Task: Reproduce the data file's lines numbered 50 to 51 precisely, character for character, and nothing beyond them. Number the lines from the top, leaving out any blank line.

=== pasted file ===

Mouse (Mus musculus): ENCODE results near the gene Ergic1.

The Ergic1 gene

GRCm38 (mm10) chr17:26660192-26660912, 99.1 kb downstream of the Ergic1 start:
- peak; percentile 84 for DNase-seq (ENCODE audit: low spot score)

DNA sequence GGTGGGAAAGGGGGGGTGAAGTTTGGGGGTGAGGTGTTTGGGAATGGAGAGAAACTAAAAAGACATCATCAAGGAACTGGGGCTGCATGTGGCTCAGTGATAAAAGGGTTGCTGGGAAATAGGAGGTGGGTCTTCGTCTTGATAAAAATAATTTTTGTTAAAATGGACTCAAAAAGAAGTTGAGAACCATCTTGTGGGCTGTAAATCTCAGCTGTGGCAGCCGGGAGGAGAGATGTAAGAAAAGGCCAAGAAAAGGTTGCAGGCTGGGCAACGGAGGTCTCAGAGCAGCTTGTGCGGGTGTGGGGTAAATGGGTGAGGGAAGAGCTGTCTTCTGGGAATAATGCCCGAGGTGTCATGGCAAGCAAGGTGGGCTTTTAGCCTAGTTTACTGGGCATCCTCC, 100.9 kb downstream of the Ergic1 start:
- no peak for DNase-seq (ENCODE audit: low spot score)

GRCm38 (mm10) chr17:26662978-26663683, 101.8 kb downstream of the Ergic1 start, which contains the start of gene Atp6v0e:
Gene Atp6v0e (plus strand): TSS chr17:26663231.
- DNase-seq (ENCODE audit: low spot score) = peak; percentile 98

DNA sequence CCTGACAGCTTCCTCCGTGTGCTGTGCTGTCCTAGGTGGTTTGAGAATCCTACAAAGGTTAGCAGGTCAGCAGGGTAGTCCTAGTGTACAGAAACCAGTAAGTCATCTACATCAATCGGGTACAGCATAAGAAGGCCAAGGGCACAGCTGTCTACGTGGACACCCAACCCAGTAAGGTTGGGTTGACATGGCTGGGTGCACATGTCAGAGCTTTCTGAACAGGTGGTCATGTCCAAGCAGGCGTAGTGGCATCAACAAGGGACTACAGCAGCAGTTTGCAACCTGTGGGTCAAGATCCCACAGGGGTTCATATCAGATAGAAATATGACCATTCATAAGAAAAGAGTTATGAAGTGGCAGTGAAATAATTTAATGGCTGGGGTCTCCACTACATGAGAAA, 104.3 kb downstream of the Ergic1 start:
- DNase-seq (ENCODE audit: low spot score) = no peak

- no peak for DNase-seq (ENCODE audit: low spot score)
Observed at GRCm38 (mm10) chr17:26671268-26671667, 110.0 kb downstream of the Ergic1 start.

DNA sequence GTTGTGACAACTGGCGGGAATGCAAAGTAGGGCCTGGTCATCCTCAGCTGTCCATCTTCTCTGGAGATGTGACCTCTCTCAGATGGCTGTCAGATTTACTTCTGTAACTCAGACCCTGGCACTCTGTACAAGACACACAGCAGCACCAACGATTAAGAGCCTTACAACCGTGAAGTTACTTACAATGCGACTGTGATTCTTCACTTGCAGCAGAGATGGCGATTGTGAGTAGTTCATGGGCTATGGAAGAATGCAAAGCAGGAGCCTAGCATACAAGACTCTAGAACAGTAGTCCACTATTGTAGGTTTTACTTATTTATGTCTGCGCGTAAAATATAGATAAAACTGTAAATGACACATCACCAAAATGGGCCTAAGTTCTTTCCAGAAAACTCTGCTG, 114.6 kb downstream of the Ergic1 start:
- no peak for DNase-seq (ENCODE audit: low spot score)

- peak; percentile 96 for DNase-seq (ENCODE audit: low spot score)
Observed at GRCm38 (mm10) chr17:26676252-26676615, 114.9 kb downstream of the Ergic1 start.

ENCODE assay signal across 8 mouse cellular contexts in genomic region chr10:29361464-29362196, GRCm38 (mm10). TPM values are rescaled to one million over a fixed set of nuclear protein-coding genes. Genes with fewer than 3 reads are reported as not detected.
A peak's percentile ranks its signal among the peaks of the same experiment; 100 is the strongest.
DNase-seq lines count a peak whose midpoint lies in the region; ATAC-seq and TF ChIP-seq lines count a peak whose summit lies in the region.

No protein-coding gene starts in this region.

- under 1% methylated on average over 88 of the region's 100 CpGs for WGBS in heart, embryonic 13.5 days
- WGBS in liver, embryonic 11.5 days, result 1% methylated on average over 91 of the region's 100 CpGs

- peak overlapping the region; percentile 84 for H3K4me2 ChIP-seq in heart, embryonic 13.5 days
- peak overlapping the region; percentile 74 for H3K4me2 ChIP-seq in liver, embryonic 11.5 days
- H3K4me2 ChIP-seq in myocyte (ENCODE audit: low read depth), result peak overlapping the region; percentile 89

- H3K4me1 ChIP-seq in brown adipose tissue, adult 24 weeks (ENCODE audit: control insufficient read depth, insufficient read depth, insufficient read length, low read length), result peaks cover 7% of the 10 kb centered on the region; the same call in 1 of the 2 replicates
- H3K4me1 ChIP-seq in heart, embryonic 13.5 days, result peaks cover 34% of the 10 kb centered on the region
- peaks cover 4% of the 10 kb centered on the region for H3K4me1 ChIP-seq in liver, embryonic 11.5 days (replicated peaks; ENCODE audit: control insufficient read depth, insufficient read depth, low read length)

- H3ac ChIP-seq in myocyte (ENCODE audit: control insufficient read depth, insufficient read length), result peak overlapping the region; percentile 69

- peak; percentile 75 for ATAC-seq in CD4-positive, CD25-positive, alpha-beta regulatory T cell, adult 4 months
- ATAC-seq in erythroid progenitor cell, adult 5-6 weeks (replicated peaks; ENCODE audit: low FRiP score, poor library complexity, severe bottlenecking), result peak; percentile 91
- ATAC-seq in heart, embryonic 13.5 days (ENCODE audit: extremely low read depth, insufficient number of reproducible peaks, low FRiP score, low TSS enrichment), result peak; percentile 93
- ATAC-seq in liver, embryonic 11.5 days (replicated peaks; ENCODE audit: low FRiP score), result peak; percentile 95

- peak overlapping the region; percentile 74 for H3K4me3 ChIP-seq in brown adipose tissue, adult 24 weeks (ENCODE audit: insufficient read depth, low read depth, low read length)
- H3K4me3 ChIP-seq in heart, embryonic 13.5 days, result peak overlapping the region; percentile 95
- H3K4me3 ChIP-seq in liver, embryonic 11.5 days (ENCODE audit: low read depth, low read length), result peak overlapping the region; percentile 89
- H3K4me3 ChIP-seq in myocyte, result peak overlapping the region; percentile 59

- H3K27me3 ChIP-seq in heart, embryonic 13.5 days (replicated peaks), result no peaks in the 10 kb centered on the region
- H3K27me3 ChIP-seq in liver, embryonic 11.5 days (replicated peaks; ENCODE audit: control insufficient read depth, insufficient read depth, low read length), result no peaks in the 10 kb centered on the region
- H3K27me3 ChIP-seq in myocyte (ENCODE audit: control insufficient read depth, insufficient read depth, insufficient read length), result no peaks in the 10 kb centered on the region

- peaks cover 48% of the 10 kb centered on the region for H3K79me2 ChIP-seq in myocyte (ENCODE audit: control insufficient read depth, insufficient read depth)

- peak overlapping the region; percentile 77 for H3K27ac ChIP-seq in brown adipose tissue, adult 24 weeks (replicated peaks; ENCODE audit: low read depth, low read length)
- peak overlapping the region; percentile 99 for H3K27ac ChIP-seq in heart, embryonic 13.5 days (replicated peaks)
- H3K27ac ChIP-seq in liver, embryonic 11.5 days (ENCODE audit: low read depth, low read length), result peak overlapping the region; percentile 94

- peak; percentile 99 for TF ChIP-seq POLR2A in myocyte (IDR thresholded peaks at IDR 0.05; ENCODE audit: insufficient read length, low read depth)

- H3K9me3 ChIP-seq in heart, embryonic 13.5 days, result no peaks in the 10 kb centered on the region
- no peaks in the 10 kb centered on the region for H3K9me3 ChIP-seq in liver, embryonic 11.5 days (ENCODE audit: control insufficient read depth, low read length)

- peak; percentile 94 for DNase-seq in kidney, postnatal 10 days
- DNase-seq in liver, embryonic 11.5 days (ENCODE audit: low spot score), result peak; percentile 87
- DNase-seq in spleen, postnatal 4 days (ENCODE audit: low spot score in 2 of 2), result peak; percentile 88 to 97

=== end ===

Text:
- DNase-seq in liver, embryonic 11.5 days (ENCODE audit: low spot score), result peak; percentile 87
- DNase-seq in spleen, postnatal 4 days (ENCODE audit: low spot score in 2 of 2), result peak; percentile 88 to 97